Alice C. Linsley
Ur and Harran are cities in Mesopotamia. Abraham's father Terah was a ruler-priest with holdings in both cities. This is why Abraham is associated with both locations. One of Terah's wives lived in Ur and the other lived in Harran. The normal arrangements for priests of Terah's Horite Hebrew caste was to maintain two wives in separate settlements on a north-south axis. The pattern is first found in Genesis 4 and 5 with Lamech. Abraham's marriages reflect this pattern also. His first wife, Sarah, resided in Hebron at the northern boundary of ancient Edom (Idumea), and this second wife, Keturah, lived in Beersheba, at the southern boundary of Edom. These settlements marked the northern and southern boundaries of Abraham's territory.
Terah died in Harran and Nahor inherited his holdings. From Harran, Abraham departed to Canaan as a sent-away son. He settled in the region of Edom where the Horite ruler-priests had long been established. Some of their kings are listed in Genesis 36. This is the clan of Seir, the Horite.
When we first meet Abraham he is living in Ur in southern Mesopotamia (Sumer). This is because he is a descendant of Nimrod, the Kushite kingdom builder. Genesis 10:8 states that Kush begat Nimrod. The ruler-priests of antiquity were known as 'apiru or ha'piru or ha'biru. The words piru and biru refer to a house of worship. They became widely dispersed in the service of the "mighty men of old" who established kingdoms from Central Africa to India. Terah and Abraham were Ha'biru, which is rendered Hebrew in English Bibles.
The Royal Shrine City of Ur
Some scholars speculate that the Genesis narrative is mistaken about Abraham being in Ur. Joshua J. Mark writes in the Ancient History Encyclopedia that some scholars "believe that Abraham’s home was further north in Mesopotamia in a place called Ura, near the city of Harran, and that the writers of the biblical narrative in the Book of Genesis confused the two." However, there is no reason to doubt the Genesis account. It aligns perfectly with what we know about the marriage and ascendancy pattern of the Horite Hebrew ruler-priests. Terah's territory (his priestly cure) extended between Harran in the north and Ur in the south along the Tigris river.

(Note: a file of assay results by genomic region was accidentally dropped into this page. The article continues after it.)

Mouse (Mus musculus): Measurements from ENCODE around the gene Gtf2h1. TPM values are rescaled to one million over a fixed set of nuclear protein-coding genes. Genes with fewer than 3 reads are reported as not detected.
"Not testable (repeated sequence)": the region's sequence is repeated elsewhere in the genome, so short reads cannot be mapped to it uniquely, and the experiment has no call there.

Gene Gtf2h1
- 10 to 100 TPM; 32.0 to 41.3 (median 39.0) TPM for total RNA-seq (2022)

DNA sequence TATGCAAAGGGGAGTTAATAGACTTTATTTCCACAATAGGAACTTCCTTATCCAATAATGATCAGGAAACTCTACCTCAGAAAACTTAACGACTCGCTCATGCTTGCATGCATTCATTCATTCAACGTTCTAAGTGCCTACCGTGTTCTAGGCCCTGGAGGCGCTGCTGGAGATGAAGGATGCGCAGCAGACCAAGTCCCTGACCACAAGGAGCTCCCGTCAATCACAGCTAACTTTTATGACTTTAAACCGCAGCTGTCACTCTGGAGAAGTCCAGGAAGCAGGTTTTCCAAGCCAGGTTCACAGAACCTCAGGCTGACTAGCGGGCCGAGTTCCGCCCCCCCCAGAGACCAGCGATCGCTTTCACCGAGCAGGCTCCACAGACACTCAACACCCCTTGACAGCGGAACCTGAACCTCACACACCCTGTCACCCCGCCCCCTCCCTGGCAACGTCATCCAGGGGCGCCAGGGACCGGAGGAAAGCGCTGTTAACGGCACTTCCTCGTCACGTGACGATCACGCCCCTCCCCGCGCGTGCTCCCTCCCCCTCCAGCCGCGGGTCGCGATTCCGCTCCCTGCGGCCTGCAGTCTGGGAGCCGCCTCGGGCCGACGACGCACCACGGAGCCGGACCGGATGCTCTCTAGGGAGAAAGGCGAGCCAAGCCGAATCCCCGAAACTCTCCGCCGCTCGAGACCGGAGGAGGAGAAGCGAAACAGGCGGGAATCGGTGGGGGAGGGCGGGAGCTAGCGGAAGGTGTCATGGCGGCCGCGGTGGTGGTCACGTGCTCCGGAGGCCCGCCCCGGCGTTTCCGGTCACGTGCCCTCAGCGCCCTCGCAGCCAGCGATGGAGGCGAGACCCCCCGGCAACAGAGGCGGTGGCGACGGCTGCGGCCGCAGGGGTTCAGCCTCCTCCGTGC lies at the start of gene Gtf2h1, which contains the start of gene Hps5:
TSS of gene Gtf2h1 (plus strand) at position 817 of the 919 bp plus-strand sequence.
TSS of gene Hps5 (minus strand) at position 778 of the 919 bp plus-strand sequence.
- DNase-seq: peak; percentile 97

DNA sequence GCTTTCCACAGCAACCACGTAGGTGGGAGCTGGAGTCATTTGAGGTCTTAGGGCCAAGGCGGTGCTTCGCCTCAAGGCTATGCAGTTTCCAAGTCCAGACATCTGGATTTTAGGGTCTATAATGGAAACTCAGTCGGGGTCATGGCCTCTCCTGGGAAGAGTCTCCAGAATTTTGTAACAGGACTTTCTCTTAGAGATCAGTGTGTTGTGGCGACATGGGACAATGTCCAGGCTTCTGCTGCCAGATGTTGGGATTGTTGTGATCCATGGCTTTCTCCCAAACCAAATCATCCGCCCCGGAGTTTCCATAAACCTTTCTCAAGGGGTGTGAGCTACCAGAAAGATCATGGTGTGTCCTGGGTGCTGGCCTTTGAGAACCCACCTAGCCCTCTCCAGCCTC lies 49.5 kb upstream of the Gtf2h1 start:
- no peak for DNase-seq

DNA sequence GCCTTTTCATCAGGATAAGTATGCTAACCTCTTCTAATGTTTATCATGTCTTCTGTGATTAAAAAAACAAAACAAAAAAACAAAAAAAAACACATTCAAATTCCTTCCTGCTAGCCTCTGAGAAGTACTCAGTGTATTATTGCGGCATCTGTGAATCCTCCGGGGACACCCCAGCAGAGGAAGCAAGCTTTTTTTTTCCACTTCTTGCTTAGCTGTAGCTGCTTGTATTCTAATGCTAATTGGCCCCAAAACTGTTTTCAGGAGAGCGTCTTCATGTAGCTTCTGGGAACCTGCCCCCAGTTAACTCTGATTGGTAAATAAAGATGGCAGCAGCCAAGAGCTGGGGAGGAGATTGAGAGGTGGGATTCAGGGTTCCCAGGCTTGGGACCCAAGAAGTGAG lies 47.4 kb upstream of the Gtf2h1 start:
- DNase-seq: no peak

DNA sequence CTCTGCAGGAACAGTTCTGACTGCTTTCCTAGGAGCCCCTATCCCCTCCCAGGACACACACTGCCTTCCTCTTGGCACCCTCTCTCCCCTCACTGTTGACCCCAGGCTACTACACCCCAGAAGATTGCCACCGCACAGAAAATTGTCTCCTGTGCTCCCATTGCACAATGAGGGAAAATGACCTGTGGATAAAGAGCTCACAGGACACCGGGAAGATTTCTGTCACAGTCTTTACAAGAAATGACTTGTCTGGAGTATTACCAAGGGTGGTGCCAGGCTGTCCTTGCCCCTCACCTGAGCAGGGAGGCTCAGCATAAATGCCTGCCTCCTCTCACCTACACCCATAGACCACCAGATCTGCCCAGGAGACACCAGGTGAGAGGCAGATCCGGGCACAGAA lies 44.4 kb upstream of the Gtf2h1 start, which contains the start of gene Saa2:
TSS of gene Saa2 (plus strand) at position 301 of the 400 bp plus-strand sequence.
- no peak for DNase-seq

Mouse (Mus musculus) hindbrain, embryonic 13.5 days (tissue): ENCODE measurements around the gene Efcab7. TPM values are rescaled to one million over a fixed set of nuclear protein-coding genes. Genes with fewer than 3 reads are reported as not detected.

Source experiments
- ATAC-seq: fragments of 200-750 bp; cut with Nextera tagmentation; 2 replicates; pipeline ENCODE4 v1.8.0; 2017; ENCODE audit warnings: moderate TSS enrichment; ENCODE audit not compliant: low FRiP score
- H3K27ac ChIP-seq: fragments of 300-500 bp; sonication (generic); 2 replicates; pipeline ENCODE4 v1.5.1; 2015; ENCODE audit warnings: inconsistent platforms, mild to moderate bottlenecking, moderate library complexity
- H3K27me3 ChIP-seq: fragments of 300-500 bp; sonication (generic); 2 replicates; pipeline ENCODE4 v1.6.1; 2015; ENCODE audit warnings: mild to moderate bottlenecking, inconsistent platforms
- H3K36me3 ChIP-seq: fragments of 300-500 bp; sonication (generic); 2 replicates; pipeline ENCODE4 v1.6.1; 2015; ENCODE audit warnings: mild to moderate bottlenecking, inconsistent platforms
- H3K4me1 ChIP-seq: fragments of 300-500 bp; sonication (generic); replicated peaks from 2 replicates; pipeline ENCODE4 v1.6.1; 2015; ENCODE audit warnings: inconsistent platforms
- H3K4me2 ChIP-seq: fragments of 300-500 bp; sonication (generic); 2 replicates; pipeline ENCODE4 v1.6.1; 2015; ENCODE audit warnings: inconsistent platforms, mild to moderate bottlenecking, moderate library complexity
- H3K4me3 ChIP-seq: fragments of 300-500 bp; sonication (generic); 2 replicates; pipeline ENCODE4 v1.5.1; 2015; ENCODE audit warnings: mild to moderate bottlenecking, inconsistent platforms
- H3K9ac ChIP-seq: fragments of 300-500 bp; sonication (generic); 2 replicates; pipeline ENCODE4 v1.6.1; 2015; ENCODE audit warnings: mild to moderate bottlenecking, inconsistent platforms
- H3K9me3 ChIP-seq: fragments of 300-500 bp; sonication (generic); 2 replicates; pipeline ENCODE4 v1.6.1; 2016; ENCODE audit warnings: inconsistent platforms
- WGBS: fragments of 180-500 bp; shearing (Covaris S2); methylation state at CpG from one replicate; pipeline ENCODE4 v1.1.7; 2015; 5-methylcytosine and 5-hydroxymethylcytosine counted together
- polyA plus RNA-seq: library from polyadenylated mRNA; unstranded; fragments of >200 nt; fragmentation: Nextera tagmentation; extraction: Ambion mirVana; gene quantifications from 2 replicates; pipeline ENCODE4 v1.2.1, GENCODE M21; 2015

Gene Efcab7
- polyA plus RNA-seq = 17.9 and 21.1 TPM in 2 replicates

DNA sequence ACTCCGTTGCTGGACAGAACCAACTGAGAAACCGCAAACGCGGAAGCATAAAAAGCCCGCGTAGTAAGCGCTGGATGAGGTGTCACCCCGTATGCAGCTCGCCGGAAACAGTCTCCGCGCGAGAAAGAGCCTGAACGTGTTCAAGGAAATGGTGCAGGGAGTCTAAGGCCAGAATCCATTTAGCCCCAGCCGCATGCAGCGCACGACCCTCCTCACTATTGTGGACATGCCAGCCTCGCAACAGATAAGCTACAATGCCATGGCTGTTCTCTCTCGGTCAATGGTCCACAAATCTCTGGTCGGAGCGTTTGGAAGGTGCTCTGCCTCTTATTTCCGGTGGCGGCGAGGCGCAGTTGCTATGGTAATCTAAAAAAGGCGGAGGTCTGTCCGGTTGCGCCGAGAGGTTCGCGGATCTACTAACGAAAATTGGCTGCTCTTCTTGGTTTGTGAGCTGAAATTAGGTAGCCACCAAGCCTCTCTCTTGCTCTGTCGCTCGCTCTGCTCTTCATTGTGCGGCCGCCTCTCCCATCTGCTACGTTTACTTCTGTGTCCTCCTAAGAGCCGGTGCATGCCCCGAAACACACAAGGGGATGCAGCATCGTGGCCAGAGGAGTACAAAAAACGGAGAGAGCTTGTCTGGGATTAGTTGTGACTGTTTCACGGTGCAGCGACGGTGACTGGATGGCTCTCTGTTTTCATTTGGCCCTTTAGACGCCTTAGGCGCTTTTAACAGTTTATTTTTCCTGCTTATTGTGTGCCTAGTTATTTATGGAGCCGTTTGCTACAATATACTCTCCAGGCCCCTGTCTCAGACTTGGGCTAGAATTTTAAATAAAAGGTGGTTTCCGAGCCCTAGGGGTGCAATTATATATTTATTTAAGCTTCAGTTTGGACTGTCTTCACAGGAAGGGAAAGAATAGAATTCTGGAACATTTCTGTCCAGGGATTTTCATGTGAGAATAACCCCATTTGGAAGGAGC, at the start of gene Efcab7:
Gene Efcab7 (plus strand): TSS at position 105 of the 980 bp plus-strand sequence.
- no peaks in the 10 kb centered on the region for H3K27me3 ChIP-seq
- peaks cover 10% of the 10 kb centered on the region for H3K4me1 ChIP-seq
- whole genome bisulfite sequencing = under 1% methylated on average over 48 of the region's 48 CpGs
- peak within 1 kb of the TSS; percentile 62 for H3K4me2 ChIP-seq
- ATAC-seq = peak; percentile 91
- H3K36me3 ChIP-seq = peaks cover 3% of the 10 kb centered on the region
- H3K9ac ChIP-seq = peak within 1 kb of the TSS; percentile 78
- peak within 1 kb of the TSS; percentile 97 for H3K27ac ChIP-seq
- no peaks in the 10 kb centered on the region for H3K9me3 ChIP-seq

There were many locations called Ur or Er. This term simply designates a shrine city built at a high elevation. These were royal cities with a central temple and palace. Some shrine cities are known as Eridu and Eredo. These words are related to the Magyar word erdő, meaning forest. The earliest shrine cities were built in virgin forests. Eridu is a Sumerian place name and Eredo is a Nigerian place name.
The Ur mentioned in Genesis is in modern Iraq. It was a Sumerian settlement as early as 5000 BC, and it was continually inhabited until 450 BC. Ur's location on the Persian Gulf helped it to grow into a thriving port by 3000 BC. Due to the silting of the Tigris and Euphrates rivers, biblical Ur is now much further inland than it was in Abraham's time. The same thing happened with Nekhen, an ancient Horite shrine city on the Nile. Today the ruins of Nekhen are found far from the Nile.
In 1922, Sir Leonard Wooley excavated a burial complex in Ur and discovered royal tombs. Among the royal names found on grave artifacts was the name Mesannepadda, a First Dynasty king, also known through the Sumerian King List. As Abraham's father was a high ranking ruler-priest his ancestors are likewise remembered in the Genesis King Lists.
Mesopotamia was ruled by Sargon of Akkad between 2334-2218 BC. His territory is sometimes called "Kish" a variant of the word Kush. The script of his empire is called Akkadian. Sargon the Great claimed to have been conceived when his mother was overshadowed by the Sun while praying in the east-facing O'piru, or sun temple. Archaic rulers were believed to be appointed to rule if they could prove virginal conception by solar overshadowing. They thought of the sun as the emblem of the Creator who ruled over all the earth. Solar overshadowing indicated persons divinely appointed to rule (deified sons of God).
The Harris papyrus speaks of the 'apriu of Re at the shrine city of Heliopolis (biblical On). Joseph married Asenath, the daughter of the priest of On. In Hebrew, Joseph's name is Yosef. It has the initial Canaanite Y, a solar symbol. Many of the Horite Hebrew have the Canaanite Y in their names. In ancient images the Y is a headdress of bull horns in which the solar orb is cradled. Consider these Hebrew names: Yaqtan (Joktan); Yishmael (Ishmael); Yishbak; Yitzak (Isaac); Yacob (Jacob); Yosef (Jospeh); Yetro (Jethro); Yeshai (Jesse) and Yeshua (Joshua/Jesus).
She who conceives the Son of God
is foreshadowed in images found among Abraham's Kushite ancestors.
According to legend, Sargon was born in Azu-piranu, meaning House (piru) of God (Anu). God has many names in the archaic world. One was Anu (Akkadian). Azu indicated royal house. Variant spellings include ash meaning throne in Arabic; and names like Asa in Chadic, Asha in Kushitic, and Ashai in Hebrew. In Nehemiah 11:13, we read of a Jerusalem priest named Am-ashai.